Carrying straight on from where The Haunting of Tram Car 015 left off, with all our favourite characters involved, this really is some great writing.
This trilogy has been my first taste of Djèlí’s writing and i’m very impressed. His imagination is excellent and his ability to put that imagination into words for all us avid readers is simply marvellous. I’m certainly going to be reading more of his work in the future: i’m hooked.
All in all, a wonderful blend of steampunk, fantasy and folklore all thrown into an alternative history in Cairo with lots of shenanigans mixed will in. And it’s great to have main protagonists who are strong women, from different religions, who also happen to be in a same sex relationship.
Very similar to A Dead Djinn in Cairo, although with mostly different characters and a lot more pages to enjoy.
Once again, wonderfully written, keeps on a moving, interesting characters, great descriptions.
The only thing left to do is to read A Master of Djinn, which is a rather good length novel that i’m so looking forward to devouring.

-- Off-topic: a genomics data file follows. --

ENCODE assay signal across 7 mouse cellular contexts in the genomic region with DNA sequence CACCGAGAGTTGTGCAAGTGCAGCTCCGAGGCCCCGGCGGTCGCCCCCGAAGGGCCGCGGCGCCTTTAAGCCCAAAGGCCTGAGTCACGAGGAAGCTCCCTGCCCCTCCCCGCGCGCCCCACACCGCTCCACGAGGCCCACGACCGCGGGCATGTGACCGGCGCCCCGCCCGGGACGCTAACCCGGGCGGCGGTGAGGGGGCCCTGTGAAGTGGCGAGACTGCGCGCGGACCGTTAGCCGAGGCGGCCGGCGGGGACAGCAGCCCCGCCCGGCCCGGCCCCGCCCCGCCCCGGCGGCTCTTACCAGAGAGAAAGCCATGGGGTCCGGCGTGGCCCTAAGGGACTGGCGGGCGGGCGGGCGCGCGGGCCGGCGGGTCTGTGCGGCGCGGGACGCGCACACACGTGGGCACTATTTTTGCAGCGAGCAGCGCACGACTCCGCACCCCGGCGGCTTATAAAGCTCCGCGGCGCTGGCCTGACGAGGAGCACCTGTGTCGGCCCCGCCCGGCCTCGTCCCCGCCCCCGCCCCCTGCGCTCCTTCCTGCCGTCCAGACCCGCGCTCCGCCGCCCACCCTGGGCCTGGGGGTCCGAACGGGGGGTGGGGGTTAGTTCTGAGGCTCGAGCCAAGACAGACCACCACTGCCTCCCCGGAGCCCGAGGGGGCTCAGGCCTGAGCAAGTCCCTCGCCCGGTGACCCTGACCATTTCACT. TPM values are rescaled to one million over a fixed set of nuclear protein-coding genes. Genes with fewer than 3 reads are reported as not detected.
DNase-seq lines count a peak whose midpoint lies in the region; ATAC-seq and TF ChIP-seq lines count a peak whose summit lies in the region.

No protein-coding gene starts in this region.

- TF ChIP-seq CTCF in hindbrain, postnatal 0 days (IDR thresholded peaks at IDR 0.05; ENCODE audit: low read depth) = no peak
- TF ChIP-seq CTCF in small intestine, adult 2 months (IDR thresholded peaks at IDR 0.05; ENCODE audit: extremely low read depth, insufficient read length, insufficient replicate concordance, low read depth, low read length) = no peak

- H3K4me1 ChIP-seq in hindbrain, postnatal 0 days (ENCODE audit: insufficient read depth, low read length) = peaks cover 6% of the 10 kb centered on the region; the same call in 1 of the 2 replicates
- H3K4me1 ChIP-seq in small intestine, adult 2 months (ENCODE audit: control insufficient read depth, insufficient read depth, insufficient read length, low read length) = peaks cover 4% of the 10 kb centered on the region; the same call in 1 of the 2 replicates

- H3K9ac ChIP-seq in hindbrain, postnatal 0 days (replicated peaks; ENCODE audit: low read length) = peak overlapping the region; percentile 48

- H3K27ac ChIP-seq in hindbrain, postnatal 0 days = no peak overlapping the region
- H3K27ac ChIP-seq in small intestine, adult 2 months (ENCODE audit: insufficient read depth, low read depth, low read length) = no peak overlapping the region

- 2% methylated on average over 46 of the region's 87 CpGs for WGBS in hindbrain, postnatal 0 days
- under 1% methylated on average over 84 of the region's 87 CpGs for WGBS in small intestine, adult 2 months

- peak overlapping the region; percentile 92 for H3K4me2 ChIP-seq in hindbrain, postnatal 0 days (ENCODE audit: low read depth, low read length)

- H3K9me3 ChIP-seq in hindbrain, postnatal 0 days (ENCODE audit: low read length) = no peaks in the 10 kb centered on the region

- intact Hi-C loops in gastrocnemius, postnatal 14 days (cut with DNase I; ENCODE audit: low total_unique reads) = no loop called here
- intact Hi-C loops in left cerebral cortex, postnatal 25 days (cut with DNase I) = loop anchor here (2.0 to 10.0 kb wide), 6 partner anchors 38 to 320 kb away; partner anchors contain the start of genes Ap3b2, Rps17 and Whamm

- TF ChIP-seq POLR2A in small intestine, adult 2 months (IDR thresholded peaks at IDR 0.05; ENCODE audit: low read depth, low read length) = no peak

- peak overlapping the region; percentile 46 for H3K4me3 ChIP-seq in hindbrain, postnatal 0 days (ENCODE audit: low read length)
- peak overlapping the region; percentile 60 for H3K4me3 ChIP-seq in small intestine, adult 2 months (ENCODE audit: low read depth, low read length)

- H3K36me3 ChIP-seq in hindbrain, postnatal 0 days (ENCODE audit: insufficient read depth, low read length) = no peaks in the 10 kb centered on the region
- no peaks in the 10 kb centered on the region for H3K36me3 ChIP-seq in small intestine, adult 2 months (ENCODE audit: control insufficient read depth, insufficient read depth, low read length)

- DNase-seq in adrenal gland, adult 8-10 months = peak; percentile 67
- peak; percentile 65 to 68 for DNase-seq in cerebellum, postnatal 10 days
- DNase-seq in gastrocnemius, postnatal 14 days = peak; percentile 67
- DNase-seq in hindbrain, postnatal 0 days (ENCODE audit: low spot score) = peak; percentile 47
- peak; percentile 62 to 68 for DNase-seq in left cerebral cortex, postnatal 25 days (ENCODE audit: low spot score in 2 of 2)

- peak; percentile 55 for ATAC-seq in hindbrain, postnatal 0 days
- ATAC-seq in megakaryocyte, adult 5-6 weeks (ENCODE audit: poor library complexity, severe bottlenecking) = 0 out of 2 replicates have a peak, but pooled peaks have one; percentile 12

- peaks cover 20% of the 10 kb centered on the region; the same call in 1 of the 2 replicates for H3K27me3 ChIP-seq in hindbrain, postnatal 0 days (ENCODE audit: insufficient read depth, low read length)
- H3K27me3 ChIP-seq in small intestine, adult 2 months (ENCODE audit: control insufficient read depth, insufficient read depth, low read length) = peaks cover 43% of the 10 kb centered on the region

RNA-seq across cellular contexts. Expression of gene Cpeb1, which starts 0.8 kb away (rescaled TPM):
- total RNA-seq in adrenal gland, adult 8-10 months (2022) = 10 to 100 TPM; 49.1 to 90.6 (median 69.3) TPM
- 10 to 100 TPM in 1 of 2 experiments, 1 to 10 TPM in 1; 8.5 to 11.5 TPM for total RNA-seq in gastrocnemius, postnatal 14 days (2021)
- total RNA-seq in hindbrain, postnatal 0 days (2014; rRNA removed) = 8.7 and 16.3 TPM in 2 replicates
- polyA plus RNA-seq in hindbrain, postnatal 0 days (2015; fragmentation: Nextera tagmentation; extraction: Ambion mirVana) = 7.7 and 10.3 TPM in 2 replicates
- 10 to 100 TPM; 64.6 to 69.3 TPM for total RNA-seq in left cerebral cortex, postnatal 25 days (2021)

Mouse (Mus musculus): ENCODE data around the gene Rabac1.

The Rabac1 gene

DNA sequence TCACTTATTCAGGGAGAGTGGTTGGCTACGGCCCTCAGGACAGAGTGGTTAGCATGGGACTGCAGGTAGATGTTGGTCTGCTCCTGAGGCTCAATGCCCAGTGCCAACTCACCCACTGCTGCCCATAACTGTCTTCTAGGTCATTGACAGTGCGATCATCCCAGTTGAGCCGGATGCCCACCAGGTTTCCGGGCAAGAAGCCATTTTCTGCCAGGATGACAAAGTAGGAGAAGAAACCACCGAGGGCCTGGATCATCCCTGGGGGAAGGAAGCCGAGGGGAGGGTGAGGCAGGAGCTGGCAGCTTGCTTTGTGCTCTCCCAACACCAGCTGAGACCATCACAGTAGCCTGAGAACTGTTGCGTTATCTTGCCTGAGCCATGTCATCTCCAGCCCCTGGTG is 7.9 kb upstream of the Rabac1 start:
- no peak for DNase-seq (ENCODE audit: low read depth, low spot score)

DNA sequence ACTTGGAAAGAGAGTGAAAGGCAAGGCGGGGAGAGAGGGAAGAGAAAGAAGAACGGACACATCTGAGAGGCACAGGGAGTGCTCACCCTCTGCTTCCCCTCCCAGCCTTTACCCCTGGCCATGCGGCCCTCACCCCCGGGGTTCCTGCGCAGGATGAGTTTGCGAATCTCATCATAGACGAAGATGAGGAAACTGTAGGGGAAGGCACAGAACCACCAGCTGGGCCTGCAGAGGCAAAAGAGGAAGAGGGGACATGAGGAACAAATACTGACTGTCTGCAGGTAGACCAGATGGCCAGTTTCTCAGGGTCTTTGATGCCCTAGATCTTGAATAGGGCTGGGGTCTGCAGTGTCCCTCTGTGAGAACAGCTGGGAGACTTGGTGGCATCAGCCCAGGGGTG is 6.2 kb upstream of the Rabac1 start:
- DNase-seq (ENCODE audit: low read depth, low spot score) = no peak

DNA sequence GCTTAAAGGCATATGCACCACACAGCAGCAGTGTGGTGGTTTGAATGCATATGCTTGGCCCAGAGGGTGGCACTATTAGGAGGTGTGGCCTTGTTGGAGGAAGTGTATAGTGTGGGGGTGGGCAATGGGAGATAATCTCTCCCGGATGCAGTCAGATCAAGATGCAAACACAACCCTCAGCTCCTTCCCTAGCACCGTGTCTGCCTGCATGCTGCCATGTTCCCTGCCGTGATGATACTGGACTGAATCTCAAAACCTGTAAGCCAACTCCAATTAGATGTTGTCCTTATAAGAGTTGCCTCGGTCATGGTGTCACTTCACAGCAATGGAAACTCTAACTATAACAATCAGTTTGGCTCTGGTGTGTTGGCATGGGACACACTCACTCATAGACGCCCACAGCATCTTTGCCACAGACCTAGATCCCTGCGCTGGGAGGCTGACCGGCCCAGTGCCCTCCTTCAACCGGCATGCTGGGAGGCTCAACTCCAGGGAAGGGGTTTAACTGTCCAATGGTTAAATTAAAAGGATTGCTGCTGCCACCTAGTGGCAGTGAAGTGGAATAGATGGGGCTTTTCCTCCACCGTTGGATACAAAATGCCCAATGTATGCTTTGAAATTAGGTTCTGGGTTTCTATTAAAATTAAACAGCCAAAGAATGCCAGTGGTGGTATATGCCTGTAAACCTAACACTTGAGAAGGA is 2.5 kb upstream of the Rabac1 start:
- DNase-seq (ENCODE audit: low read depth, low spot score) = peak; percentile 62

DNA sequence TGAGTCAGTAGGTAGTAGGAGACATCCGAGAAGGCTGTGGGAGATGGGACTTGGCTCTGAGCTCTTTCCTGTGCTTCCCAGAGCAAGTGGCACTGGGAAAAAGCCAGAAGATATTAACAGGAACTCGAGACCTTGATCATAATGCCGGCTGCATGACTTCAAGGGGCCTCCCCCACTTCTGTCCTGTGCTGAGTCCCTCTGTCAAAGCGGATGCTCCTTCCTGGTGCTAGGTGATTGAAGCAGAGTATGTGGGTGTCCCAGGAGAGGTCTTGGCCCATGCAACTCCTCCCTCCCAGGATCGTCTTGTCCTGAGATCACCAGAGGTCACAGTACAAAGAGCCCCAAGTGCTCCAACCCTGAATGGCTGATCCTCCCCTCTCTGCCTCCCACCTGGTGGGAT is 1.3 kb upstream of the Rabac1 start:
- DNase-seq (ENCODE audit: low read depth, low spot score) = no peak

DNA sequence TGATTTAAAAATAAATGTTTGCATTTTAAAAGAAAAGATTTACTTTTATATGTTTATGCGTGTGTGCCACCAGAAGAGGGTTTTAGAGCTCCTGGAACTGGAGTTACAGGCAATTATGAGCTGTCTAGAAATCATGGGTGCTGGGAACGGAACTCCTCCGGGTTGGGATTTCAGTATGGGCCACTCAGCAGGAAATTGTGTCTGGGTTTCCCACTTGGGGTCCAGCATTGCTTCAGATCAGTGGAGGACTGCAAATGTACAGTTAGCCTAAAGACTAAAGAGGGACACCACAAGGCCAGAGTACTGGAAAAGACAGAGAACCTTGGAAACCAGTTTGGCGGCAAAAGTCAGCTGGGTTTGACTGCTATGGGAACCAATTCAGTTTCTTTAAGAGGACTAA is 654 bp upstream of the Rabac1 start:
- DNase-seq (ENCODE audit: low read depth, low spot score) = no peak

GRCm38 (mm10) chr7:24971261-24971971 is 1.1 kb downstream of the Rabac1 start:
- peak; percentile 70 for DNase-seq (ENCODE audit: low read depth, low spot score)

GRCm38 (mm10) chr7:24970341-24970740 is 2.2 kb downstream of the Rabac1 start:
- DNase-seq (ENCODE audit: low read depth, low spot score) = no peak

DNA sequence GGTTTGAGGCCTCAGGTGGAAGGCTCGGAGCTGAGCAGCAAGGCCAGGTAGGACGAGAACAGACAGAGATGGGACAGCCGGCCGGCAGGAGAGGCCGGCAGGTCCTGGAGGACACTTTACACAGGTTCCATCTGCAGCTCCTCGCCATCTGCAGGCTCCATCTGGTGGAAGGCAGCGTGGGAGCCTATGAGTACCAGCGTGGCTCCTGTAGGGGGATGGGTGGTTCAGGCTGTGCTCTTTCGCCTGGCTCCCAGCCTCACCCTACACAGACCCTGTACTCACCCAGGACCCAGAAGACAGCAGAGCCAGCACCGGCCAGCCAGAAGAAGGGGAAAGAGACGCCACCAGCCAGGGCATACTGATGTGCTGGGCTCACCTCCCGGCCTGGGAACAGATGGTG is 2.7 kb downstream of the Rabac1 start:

My aim is to read all of Philip’s books in order, not all at once, but occasionally when i feel the urge to have my head done in a little bit. And this, my blog/review readers, is Philip’s very first.
While it’s only a little short story, it quite an entertaining one set in a dystopian future with a time machine screwing with people’s heads.
A great beginning to a great writer’s bibliography.
Available in The Collected Stories: Volume 1.
And so we finally come to the end of this rather enjoyable series.
It’s been pretty much full gas all the way and all the way through you really don’t get much of an idea who is on whose side and what their actual agendas really are until they suddenly reveal themselves and off we go again in a completely new direction. It’s certainly been an interesting roller coaster ride.
And what a lovely ending, Seth isn’t afraid to kill lots of people that we like along with the ones we don’t: which we always like, don’t we?
I’m certainly looking forward to reading more from Seth in the future. 10 out of 10.
It’s such a shame that a book that is telling us about the things that this book is telling us about could have been translated so poorly.